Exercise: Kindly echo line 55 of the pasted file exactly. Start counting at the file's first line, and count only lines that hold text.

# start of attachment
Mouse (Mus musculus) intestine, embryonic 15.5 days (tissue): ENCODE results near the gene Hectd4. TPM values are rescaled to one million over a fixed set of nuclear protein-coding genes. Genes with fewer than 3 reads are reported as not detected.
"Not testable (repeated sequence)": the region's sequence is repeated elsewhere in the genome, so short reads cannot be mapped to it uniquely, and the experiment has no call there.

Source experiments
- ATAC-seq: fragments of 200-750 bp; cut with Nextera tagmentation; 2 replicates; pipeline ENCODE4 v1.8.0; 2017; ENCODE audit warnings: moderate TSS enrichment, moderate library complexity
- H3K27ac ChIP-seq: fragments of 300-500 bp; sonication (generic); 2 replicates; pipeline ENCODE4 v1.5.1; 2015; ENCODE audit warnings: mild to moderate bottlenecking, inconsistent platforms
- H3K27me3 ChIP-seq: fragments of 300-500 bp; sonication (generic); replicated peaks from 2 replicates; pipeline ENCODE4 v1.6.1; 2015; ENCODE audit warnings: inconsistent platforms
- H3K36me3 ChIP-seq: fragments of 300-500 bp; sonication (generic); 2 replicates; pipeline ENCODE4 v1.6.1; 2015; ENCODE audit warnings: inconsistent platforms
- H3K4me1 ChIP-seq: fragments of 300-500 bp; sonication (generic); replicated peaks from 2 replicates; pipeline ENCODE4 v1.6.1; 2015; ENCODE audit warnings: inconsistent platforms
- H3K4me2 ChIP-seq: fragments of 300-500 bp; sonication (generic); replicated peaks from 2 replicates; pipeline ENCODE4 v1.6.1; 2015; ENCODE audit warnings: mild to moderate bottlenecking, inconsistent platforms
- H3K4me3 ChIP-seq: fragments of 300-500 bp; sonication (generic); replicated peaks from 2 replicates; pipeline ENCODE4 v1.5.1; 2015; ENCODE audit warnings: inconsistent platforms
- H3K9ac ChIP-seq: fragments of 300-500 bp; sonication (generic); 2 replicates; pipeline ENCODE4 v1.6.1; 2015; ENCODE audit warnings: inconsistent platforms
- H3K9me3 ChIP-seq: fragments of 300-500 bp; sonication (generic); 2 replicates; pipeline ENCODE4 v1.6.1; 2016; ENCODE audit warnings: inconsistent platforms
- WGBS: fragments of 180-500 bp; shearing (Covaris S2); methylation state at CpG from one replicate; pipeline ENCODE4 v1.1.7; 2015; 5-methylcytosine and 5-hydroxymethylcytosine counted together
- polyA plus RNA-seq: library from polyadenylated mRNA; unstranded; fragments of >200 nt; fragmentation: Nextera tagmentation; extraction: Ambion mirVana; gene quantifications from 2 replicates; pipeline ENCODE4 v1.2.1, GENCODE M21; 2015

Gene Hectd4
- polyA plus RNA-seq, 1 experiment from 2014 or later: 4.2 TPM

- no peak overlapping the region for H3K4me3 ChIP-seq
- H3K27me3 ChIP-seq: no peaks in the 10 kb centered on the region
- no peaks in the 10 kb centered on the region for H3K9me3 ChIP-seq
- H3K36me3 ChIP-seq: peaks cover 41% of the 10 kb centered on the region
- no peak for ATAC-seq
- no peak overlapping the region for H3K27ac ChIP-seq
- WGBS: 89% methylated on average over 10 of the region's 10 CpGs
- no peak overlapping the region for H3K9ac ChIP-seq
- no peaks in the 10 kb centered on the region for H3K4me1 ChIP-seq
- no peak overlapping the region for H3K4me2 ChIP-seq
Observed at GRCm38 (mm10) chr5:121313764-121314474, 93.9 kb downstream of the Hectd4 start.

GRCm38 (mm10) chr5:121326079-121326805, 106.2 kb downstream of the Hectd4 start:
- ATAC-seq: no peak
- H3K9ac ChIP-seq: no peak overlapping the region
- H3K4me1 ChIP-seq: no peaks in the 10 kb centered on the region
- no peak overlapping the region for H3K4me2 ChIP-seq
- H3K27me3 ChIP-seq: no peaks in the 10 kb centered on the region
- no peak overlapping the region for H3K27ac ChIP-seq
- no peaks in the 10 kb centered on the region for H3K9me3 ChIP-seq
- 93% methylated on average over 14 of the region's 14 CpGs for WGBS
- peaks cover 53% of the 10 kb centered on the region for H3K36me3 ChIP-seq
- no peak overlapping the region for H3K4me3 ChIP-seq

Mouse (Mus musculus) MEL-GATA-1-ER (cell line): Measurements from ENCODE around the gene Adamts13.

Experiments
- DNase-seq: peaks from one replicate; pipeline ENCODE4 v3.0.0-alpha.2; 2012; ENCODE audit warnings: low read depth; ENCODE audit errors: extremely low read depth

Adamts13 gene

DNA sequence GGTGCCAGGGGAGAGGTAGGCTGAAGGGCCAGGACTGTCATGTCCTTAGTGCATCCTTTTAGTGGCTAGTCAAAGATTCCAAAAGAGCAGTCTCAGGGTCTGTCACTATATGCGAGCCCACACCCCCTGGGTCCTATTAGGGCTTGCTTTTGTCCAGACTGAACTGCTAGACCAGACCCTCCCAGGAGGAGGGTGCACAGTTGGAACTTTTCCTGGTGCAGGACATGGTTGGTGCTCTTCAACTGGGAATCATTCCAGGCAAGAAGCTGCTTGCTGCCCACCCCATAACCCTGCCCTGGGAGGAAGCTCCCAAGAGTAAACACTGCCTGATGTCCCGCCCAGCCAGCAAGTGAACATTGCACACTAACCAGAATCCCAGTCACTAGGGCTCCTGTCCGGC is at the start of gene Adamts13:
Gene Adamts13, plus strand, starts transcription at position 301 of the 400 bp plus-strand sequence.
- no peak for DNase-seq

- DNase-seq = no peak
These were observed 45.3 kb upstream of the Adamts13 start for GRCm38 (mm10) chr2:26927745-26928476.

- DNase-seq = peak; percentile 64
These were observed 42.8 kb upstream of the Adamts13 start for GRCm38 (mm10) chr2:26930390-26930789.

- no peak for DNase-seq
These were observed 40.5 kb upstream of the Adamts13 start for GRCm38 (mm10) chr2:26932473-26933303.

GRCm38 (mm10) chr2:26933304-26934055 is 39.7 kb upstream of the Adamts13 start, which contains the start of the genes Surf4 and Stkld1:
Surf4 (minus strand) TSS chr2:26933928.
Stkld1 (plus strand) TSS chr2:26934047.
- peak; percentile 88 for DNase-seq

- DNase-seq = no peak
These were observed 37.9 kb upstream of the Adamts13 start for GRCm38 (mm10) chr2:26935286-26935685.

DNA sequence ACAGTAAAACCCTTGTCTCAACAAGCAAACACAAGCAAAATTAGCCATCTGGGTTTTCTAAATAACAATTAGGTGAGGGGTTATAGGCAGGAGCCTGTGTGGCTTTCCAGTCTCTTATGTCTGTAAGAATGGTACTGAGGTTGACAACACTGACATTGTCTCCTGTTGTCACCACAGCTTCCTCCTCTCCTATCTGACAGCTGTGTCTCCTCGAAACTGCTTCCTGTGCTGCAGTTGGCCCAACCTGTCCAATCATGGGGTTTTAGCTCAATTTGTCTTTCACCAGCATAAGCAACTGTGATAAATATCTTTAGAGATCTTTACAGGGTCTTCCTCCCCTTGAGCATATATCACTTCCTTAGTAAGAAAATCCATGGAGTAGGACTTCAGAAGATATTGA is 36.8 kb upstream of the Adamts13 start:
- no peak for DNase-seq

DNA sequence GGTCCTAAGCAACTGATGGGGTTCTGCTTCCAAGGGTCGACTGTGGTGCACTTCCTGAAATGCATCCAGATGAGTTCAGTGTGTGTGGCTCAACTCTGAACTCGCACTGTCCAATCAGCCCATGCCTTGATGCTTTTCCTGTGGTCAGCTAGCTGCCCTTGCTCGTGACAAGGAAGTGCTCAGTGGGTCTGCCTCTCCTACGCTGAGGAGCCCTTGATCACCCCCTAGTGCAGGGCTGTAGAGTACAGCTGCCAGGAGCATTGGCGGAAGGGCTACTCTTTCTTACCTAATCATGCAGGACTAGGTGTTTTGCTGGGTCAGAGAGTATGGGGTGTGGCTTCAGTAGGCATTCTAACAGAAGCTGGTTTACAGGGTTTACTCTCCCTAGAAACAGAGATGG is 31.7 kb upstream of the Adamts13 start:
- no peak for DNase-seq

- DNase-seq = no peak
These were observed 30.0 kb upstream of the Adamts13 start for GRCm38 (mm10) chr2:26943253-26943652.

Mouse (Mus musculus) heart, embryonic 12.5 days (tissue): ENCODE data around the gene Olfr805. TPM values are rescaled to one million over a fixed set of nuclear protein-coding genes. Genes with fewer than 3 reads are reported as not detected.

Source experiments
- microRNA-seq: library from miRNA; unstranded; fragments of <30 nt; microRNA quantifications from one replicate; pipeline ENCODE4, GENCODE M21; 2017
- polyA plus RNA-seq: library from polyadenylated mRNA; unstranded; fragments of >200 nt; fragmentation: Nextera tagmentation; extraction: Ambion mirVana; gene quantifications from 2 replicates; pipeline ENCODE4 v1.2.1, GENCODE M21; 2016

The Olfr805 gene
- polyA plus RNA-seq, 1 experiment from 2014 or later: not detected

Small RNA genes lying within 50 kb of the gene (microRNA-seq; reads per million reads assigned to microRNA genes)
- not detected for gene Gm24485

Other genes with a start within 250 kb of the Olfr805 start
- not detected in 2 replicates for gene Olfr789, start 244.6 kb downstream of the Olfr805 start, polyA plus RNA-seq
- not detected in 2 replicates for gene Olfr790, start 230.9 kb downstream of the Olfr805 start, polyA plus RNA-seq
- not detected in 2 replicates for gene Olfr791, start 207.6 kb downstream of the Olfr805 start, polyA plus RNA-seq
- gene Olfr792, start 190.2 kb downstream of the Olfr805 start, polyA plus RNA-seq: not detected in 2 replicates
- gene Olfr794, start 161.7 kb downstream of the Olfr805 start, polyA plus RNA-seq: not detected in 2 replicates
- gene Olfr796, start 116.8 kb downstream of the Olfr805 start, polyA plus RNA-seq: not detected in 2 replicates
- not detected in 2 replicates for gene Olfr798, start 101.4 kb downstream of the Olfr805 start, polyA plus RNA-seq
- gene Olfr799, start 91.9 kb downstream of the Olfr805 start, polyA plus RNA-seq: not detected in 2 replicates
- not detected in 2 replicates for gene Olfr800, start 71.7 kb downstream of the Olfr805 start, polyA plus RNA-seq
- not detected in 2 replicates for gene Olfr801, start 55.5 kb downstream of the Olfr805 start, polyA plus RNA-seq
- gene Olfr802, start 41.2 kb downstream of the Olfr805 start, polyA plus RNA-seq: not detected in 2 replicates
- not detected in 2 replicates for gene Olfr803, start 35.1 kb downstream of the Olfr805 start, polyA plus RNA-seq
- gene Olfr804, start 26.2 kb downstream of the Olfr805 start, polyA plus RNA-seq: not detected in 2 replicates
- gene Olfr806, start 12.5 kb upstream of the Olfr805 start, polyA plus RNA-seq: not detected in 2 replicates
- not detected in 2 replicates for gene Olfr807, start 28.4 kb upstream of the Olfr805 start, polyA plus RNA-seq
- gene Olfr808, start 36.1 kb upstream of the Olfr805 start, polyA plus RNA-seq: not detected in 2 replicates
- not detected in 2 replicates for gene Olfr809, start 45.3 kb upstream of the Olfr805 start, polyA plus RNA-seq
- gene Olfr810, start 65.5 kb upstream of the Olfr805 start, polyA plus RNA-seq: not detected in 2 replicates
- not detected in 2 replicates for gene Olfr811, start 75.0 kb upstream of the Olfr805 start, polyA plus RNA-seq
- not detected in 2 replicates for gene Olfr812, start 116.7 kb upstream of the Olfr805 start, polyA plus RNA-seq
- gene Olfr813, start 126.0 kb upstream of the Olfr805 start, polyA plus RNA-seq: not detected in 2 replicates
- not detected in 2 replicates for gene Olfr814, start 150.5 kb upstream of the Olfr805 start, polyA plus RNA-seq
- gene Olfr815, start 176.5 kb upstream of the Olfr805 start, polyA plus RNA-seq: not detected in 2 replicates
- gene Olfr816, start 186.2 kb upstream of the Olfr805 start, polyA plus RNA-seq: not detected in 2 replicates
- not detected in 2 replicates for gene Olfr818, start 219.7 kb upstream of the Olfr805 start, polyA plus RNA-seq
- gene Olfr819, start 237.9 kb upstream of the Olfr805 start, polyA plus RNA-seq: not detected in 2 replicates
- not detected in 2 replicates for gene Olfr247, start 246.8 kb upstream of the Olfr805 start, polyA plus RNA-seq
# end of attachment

- peak; percentile 88 for DNase-seq